I’m the kind of person who likes to plan things, often to the point of lunacy. I’ve been told time and time again that I need to lighten up and allow life to happen instead of fixating on inconsequential things that, when all is said and done, don’t really count for much.

But I was never built for spontaneity and playing it by ear,

I think the devil is in the details, and that it never hurts to research as much as you can about something you’re planning to do. I like lists; disorganisation makes me incredibly twitchy, and I believe in never ever going to a restaurant or cinema without a reservation or pre-booking. It might not make me the most fun person to be around, but hey, someone has to be responsible.

This week, the universe has just sent one giant middle finger to that girl who thought that planning for everything meant you were prepared for the curveballs life throws your way. There are some things that you just can’t prepare for, some things that no matter what you do you’ll never be ready for.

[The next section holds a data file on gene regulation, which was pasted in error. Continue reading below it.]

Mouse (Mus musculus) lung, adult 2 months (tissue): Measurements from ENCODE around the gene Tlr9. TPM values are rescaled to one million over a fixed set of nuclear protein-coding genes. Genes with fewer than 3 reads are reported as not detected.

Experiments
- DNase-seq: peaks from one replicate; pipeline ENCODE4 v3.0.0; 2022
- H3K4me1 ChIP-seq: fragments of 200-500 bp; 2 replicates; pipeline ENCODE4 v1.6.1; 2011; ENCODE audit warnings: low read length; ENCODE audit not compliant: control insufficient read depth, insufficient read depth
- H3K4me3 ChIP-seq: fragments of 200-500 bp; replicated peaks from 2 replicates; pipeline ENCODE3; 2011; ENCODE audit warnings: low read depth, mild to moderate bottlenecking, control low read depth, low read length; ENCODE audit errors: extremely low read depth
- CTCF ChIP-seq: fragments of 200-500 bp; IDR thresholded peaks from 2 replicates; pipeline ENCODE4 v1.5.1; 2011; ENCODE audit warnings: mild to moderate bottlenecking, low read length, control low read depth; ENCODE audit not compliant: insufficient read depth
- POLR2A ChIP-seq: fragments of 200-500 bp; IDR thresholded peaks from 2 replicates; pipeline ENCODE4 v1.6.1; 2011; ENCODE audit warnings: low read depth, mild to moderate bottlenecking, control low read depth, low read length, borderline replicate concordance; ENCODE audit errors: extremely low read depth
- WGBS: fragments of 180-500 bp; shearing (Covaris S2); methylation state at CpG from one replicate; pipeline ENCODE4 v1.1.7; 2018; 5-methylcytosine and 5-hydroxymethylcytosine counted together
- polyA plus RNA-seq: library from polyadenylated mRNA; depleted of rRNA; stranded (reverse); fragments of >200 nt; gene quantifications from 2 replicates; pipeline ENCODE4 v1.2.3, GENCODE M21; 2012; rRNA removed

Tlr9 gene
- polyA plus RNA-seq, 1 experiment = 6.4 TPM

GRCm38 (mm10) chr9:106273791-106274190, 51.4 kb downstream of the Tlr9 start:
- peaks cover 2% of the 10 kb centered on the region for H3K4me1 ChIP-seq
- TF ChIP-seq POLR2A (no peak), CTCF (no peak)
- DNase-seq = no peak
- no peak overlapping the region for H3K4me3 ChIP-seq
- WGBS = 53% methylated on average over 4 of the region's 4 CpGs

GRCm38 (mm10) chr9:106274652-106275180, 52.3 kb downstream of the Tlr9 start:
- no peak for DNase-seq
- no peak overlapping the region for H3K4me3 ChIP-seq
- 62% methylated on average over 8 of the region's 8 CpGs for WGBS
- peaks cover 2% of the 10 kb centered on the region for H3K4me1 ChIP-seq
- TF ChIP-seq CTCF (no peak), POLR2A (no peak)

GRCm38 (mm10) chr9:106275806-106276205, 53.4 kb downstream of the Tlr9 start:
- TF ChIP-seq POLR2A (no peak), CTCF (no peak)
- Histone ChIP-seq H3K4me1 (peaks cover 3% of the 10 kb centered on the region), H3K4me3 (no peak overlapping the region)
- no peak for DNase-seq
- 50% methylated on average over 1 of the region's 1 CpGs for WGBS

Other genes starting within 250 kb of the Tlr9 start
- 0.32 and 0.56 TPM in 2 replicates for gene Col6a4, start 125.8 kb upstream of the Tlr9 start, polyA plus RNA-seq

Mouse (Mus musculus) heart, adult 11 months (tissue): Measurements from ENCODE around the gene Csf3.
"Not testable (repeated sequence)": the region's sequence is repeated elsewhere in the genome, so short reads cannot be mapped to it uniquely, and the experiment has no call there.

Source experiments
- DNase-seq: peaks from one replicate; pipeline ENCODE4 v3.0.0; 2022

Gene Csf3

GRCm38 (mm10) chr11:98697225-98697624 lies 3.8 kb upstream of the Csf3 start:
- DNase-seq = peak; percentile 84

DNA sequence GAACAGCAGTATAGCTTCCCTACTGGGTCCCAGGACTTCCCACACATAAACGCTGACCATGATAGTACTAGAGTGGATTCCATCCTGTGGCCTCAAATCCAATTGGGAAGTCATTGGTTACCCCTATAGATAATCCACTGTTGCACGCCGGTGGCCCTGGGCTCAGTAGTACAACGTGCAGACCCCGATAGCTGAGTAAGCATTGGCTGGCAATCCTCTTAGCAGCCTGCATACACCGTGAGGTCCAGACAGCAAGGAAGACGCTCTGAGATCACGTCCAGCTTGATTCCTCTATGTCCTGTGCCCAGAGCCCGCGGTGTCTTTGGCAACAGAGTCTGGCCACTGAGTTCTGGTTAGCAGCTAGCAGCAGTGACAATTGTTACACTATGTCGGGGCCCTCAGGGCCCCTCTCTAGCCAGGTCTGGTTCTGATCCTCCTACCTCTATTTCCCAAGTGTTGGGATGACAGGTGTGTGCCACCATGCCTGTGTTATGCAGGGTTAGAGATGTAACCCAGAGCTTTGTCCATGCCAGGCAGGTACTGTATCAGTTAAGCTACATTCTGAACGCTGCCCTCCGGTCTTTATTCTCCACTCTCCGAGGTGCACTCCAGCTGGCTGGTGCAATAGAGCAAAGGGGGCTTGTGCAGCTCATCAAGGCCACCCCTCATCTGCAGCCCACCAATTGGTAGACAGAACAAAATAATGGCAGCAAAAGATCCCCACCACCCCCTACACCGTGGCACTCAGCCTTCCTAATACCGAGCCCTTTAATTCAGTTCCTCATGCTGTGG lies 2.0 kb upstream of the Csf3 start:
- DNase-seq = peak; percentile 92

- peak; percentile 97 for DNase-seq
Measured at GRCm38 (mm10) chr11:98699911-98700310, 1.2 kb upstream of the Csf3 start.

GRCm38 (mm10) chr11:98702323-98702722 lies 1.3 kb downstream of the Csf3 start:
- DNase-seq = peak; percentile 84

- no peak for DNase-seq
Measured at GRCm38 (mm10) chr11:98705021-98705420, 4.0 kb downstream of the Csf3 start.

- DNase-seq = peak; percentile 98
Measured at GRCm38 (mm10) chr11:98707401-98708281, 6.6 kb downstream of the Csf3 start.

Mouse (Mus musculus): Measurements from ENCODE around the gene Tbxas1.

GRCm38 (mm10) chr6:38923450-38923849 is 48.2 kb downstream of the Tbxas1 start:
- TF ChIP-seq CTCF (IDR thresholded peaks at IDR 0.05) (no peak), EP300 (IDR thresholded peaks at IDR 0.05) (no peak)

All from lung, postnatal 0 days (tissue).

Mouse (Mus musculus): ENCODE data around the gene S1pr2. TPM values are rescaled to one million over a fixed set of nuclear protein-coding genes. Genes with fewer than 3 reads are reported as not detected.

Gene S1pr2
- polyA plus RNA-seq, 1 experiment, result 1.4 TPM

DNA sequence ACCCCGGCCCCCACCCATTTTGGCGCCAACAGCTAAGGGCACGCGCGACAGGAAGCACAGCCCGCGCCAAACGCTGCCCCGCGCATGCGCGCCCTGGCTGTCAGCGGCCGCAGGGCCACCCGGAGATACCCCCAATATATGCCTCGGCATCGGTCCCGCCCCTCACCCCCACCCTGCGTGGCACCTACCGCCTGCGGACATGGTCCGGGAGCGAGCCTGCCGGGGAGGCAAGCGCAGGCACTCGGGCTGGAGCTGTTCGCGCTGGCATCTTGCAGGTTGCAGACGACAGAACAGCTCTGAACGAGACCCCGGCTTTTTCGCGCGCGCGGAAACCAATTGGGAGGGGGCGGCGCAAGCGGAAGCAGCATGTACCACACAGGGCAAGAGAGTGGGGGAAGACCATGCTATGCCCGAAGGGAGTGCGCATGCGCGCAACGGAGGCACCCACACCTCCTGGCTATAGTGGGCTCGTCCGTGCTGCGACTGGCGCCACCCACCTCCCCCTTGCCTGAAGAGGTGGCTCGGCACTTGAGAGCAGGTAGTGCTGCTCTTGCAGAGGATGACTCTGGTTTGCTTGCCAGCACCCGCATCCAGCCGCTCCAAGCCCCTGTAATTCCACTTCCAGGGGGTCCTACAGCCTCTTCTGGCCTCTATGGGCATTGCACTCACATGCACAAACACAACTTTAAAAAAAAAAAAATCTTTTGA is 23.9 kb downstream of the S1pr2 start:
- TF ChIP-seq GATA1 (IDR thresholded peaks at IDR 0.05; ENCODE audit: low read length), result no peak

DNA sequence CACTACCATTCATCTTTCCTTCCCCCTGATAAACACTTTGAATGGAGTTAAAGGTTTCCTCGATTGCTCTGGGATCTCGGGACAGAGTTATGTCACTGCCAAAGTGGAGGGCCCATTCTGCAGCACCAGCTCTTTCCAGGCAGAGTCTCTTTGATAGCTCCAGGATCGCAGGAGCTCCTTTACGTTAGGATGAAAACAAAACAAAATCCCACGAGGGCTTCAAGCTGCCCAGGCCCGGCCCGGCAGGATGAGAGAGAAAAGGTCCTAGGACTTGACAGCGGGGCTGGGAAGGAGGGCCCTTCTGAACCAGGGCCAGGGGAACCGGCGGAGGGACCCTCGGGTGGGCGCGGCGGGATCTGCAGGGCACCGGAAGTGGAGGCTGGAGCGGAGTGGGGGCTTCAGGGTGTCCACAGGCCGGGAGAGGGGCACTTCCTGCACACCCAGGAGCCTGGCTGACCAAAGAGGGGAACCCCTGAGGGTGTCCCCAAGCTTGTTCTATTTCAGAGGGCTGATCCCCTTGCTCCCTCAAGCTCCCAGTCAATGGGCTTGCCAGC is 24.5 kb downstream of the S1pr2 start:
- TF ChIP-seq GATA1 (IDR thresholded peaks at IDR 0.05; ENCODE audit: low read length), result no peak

It’s funny, if you had asked me before this week how I felt about being an adult, I would have had a more positive answer. I would have said that I loved the independence, that I loved being more or less financially secure, that I loved the fact that I can get my own groceries, eat fast food, go out drinking and come home late and I don’t have to answer to anyone but myself.

But this week brought home the fact that being an adult also means being responsible. It means being in a room that may include your parents but having to make the big decisions. because everyone else is too distraught to think about the details. It means not having the luxury to break down crying because you have to make sure things are getting done.

Its realising that whatever plans you made might have to come secondary to taking care of your family’s needs, and having to grapple with the guilt of feeling sorry for yourself because you’re potentially missing out on a rare opportunity to move up the career ladder. Its having to convince yourself that you’re not a bad person for thinking about your own future, because life still has to move on for you even if the worst happens.